Jaquiski Tartt retained his starting role at strong safety. Reid entered the game when the 49ers went with six defensive backs, mostly in third-down situations.

--Rookie Solomon Thomas recorded his second sack of the season, throwing Cousins for a 5-yard loss in the second quarter.

--The 49ers lost two defensive starters due to injuries. Arik Armstead sustained a hand injury in the second quarter and did not return. Aaron Lynch left with a calf injury in the third quarter that occurred as he was chasing Cousins from the pocket.

--With Reuben Foster declared inactive, the 49ers started Brock Coyle at inside linebacker, alongside Ray-Ray Armstrong. Coyle took over calling the 49ers’ defensive signals in the huddle.

--Robbie Gould made a 52-yard field goal in the third quarter to pull the 49ers to within 17-10. It was the 32nd consecutive made field goal for Gould, dating back to the 2015 season. But Gould’s streak ended on his next attempt, when he missed wide right from 47 yards.

--Rookie Trent Taylor busted a 39-yard punt return in the third quarter to set the 49ers up at midfield on the drive that ended with Gould’s miss.

--One play after Ward’s interception was overturned on review, cornerback Rashard Robinson made an over-the-shoulder interception of a deep Cousins pass. It was the second interception of Robinson’s career.

--Seven members of the 49ers took a knee and held their hands over their chests during the playing of the national anthem in silent protest of racial inequality in America. Those players were Reid, Marquise Goodwin, Adrian Colbert, Dekoda Watson (inactive), Eli Harold, Armstead and K’Waun Williams.

Kilgore: All of 49ers on same page 'for the first time in a long time'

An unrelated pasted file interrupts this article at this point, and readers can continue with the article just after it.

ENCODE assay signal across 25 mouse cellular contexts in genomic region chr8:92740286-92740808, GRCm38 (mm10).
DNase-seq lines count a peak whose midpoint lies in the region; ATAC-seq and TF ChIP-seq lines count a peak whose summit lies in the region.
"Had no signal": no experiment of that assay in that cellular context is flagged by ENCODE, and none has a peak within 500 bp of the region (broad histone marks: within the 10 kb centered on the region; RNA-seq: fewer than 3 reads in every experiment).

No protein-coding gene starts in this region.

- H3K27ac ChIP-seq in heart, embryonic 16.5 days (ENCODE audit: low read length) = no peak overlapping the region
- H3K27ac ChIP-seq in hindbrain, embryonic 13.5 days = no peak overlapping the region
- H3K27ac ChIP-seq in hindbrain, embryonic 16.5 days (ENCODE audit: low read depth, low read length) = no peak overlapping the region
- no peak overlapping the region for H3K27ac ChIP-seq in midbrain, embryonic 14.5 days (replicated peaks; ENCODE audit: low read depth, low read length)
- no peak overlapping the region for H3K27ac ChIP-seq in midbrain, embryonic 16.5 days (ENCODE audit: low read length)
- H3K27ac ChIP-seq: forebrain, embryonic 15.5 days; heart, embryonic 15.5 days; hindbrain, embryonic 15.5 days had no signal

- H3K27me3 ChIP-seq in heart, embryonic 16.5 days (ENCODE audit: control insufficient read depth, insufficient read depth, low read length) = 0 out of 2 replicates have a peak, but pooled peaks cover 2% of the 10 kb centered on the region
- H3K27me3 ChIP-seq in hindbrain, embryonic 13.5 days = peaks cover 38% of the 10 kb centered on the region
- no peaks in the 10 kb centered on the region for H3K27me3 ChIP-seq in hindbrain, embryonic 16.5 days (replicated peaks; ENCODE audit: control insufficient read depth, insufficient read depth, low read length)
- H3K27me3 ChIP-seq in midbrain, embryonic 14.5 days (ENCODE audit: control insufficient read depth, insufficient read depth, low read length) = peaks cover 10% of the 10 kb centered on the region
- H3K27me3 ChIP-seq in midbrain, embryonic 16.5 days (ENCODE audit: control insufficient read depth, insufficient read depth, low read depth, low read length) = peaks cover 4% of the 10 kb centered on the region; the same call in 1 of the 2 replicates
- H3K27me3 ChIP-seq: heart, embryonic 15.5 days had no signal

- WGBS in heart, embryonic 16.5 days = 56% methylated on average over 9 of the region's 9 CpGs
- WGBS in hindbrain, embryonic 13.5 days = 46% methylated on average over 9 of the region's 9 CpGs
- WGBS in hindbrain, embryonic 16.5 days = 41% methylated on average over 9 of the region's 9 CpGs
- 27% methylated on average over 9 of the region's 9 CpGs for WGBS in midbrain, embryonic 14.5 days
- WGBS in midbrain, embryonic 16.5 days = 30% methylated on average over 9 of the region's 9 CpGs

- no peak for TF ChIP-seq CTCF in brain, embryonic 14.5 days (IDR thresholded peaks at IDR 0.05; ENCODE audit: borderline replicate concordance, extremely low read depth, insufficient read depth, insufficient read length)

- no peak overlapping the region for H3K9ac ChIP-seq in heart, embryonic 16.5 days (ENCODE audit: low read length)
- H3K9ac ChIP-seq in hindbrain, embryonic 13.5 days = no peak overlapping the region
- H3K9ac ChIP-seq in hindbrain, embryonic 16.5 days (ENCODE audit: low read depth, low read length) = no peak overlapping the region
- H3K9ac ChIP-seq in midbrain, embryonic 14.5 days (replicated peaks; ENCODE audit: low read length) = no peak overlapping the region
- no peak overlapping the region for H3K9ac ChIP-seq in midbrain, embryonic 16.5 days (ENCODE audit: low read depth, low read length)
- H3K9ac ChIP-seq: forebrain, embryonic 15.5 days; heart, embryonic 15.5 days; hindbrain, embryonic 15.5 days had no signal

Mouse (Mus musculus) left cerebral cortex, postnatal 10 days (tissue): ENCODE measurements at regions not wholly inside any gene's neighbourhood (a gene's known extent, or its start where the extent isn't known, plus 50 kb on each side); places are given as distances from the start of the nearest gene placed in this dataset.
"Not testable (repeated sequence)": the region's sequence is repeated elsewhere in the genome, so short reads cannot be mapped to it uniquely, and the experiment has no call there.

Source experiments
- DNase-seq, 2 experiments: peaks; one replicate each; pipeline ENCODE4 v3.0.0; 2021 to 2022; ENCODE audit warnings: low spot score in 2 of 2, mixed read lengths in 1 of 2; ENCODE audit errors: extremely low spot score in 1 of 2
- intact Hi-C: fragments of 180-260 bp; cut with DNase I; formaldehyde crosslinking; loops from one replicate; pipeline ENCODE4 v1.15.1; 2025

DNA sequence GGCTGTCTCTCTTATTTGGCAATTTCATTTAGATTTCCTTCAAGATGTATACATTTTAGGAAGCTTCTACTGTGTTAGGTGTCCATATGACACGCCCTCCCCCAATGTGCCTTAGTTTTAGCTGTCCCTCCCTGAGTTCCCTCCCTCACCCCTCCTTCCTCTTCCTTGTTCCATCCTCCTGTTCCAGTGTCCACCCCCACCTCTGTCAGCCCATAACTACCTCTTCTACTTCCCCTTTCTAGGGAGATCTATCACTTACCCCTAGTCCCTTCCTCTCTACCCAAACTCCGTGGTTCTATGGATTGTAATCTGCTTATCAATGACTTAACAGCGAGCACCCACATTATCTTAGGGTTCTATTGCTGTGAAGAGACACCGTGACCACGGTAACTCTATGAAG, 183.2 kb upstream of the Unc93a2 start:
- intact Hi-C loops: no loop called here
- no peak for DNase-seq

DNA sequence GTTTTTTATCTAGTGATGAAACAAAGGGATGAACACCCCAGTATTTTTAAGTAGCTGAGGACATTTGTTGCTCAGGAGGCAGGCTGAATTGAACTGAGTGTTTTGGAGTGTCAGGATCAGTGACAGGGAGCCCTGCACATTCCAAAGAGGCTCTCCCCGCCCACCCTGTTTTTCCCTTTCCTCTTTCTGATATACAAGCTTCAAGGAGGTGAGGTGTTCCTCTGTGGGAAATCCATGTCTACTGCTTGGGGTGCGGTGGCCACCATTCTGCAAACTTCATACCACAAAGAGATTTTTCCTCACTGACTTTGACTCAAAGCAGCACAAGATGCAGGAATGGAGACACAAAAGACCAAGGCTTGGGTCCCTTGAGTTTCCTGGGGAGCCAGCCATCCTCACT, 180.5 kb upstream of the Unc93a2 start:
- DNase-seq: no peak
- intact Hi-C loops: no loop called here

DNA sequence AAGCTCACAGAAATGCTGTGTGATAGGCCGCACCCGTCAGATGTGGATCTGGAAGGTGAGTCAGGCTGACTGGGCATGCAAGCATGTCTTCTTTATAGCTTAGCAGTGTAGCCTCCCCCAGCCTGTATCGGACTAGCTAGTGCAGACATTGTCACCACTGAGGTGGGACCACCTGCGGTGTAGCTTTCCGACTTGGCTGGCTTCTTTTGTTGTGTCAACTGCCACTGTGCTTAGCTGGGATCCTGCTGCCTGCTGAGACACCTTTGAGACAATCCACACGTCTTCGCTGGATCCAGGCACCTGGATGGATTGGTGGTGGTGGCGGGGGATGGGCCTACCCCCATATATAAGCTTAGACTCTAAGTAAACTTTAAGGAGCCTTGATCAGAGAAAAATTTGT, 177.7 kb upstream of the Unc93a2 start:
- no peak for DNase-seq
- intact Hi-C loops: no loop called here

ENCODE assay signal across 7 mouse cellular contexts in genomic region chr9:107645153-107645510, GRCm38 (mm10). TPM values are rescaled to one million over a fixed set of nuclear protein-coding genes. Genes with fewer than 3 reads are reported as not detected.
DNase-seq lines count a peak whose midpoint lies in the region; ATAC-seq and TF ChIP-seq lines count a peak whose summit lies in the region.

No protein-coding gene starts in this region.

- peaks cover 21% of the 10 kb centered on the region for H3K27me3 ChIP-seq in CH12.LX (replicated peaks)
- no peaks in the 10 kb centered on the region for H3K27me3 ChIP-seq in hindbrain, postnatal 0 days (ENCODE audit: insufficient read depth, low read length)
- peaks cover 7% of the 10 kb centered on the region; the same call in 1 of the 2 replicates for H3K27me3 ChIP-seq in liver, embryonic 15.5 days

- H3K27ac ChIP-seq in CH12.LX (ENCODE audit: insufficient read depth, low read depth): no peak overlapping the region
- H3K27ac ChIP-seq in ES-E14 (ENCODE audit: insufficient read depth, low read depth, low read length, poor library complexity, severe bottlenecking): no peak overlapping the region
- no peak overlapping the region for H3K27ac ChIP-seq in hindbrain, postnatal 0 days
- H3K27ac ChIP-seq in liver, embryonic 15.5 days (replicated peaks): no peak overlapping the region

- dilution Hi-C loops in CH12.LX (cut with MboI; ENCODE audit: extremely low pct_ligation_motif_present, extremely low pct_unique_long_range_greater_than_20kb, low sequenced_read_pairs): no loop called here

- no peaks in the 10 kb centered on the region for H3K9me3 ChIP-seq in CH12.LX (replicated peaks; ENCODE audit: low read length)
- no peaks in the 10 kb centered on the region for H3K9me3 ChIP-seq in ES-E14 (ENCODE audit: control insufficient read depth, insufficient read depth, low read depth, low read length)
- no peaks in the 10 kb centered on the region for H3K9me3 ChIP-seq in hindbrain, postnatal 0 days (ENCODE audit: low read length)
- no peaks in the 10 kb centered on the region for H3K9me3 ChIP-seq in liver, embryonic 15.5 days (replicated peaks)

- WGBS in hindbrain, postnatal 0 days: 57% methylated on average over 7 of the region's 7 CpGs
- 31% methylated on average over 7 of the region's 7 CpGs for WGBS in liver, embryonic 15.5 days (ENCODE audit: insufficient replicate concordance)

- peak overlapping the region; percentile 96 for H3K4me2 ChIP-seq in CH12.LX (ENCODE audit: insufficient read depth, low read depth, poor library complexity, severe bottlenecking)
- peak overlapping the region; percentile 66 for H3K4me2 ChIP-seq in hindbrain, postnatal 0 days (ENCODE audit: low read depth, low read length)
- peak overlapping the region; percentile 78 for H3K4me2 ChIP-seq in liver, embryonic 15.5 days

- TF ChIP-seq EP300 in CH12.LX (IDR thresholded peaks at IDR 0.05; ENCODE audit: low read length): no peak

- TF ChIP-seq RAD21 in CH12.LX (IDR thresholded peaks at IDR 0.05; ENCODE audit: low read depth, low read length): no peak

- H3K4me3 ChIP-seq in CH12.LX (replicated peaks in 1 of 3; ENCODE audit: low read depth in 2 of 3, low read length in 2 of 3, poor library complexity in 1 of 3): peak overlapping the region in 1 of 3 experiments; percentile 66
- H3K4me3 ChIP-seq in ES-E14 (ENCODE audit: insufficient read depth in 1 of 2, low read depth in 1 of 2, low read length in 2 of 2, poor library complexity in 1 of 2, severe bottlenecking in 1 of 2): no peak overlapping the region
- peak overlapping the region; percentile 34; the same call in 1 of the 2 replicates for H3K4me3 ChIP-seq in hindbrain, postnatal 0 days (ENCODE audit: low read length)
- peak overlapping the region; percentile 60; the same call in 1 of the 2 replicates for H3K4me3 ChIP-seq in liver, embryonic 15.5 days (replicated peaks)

Kilgore: All of 49ers on same page 'for the first time in a long time'

The 49ers’ coaching staff made its feelings known to center Daniel Kilgore throughout the season.

But, in the past, that would not have necessarily meant everyone in the organization had the same thoughts about Kilgore, who was scheduled to be an unrestricted free agent.

“The whole season, coaches and I had a good relationship,” Kilgore said Wednesday on conference call with Bay Area reporters. “Just talking and having one-on-ones with various coaches, I had a positive outlook for the future.

“But that’s just one thing. The coaches have an opinion of you, but then there’s also the front office. That’s two totally different things. And I think for the first time in a long time, our coaches and the front office are on the same page.”

Kilgore was working out back home in Tennessee on Wednesday when he signed a three-year contract to avoid hitting the free-agent market. Kilgore, 30, a seven-year NFL veteran, described the contract as a team-friendly deal.

The 49ers presented Kilgore with a contract offer during the season but negotiations did not get serious until just recently. While the 49ers expressed interest in retaining Kilgore, he said he did not know what the future held for him when he packed his belongings from the locker room on the day after the season ended.